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What would Lafayette Do?

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 On April 15, 2022 the AFL presented United Help Ukraine with a donation of over $21,000 collected from American Friends of Lafayette members.

The UHU coordinators were grateful, and said these funds would be used to buy 2 ambulances in Poland.

In situations of national or international crisis, President Hoffman and I always ask “WWLD”,  What would Lafayette do? The answer to this question when posed about the horrible plight of the Ukrainians is clear – Lafayette would get involved and do all he could to help them.

            We know this because of his incredible and sustained response in favor of the Poles before and after the Russians crushed the Polish Revolution of 1830.

            Lloyd Kramer has written about this in his book, Lafayette in Two Worlds. To summarize, Lafayette swung into action. After failing to persuade the ministers to give diplomatic and material support to the Polish Nationalists, he got involved in two what we would call today NGOs.

            The first, The French-Polish Committee, organized in early 1831, with Lafayette as President spearheading the fund-raising effort, raised an amazing 420,000 francs, over $3,000,000 today.  The second, formed by American expatriate James Fenimore Cooper, was called the “American-Polish Committee”. Lafayette endorsed their work and assisted in their fund-raising efforts.   After the Polish Revolution was defeated, the money raised by these organizations was raised to support Polish refugees.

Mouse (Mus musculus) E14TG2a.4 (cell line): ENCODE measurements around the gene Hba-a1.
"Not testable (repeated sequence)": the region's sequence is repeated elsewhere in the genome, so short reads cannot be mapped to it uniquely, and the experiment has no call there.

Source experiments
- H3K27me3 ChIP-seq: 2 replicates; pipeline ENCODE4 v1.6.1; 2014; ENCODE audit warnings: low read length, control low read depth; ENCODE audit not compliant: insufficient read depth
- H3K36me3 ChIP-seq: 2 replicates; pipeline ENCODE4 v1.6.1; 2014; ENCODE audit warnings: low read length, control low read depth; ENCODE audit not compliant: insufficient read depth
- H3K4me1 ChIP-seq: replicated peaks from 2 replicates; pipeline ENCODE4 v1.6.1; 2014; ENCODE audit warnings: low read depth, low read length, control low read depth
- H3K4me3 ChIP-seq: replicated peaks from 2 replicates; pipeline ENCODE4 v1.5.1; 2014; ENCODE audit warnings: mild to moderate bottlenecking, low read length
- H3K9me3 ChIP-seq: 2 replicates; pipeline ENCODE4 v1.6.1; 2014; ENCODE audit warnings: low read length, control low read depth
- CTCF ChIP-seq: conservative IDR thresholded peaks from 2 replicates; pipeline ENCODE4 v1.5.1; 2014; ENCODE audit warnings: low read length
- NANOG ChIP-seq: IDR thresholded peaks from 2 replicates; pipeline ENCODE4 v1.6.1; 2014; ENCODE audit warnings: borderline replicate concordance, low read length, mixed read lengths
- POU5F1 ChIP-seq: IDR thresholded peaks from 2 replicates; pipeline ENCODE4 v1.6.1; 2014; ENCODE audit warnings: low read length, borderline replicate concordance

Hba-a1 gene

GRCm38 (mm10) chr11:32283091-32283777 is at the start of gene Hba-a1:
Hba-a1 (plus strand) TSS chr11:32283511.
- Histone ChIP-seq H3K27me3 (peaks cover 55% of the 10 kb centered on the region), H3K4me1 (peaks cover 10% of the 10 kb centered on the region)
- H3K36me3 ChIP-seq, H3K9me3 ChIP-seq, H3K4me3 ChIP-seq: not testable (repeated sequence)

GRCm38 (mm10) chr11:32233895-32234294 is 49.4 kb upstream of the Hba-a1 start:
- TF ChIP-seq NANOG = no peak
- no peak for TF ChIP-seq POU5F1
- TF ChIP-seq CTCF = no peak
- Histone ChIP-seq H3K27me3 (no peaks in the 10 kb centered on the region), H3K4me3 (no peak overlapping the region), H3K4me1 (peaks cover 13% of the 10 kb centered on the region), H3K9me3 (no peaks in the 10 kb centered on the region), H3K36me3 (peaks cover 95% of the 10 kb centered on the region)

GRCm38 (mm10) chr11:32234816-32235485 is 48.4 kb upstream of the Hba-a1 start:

Lafayette couldn't abide empty words. In the 18th century, when he stood around at countless parties and balls in the opulence of Versailles, his friends accused him of being aloof and disinterested. I believe that's because he was. Lafayette wasn't interested in hollow words on shallow subjects of fashion or idle gossip.  However, if topics like liberty or injustice were discussed, THEN he wouldn't be quiet.

            Lafayette wasn't a man of words; he was a man of action. All it took was one conversation at a dinner party in Metz for the young Frenchman to become so passionate about a people fighting for their freedom that he offered his sword to fight for them before dessert was even served. Then he put his money where his mouth was. He didn't bat an eye to give away a massive chunk of his wealth for the cause of freedom for people he had never met. He didn't bat an eye to defy his king and family and escape France to fight on the front lines for their freedom.

            So, what would Lafayette do today about Ukraine? What would he do if he were privy to a newscast of a tyrant destroying the freedom of a people he'd never met? Or a Facebook post with pictures showing destroyed homes and hospitals, orphaned children weeping in a bomb shelter, or weary refugees carrying all their remaining worldly possessions in a backpack? He wouldn't just say, "Oh, how terrible! Those poor people," and do nothing. He'd be the first to whip out his checkbook and immediately send aid. Then I bet he'd charter a jet and fly over to fight and order the jet to make endless trips and take refugees to safety. Let's take a cue from Lafayette about Ukraine. Let's not limit our reaction to this travesty to empty words. Let's give as we are able and do something about it.